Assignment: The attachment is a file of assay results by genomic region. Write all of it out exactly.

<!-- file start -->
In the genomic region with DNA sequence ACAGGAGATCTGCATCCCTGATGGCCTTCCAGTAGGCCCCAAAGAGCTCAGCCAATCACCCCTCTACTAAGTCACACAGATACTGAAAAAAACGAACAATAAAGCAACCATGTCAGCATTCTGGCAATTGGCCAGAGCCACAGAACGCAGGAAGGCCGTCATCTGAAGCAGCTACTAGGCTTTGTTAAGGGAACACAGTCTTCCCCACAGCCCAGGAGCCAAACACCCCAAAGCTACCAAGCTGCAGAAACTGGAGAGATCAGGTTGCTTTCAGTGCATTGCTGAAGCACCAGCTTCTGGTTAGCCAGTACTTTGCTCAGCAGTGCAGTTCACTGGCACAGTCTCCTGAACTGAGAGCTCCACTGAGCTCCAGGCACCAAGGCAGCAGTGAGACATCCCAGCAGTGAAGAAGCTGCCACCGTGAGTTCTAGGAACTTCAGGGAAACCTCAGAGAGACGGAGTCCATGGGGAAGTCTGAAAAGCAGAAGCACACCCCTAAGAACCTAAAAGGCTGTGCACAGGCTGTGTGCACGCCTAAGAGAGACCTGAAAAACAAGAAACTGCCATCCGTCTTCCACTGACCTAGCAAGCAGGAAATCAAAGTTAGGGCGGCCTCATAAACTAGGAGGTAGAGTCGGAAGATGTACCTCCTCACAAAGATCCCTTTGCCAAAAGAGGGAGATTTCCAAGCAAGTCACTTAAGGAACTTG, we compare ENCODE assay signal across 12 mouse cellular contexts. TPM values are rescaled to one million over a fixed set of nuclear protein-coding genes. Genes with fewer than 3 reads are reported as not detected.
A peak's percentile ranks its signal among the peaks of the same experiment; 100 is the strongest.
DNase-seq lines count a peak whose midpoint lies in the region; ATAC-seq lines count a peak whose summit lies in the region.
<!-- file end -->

In the genomic region with DNA sequence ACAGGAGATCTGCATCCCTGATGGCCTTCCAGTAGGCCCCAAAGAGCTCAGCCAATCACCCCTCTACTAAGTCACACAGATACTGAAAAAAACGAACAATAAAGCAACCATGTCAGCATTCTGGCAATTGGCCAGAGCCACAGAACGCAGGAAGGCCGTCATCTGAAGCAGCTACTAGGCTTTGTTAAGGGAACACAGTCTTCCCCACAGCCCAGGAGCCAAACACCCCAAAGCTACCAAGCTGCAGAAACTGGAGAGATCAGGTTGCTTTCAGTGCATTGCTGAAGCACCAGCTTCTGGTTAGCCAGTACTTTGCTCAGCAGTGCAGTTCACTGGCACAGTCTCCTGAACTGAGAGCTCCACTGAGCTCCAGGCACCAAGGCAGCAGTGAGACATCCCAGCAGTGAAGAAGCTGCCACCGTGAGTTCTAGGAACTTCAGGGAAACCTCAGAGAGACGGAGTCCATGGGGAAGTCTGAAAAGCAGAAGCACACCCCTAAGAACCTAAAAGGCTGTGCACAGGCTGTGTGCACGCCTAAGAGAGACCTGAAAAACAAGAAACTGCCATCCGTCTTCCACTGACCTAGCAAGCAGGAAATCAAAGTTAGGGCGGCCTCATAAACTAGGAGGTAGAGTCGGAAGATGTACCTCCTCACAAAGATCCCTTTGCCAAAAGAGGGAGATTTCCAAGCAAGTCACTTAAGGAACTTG, we compare ENCODE assay signal across 12 mouse cellular contexts. TPM values are rescaled to one million over a fixed set of nuclear protein-coding genes. Genes with fewer than 3 reads are reported as not detected.
A peak's percentile ranks its signal among the peaks of the same experiment; 100 is the strongest.
DNase-seq lines count a peak whose midpoint lies in the region; ATAC-seq lines count a peak whose summit lies in the region.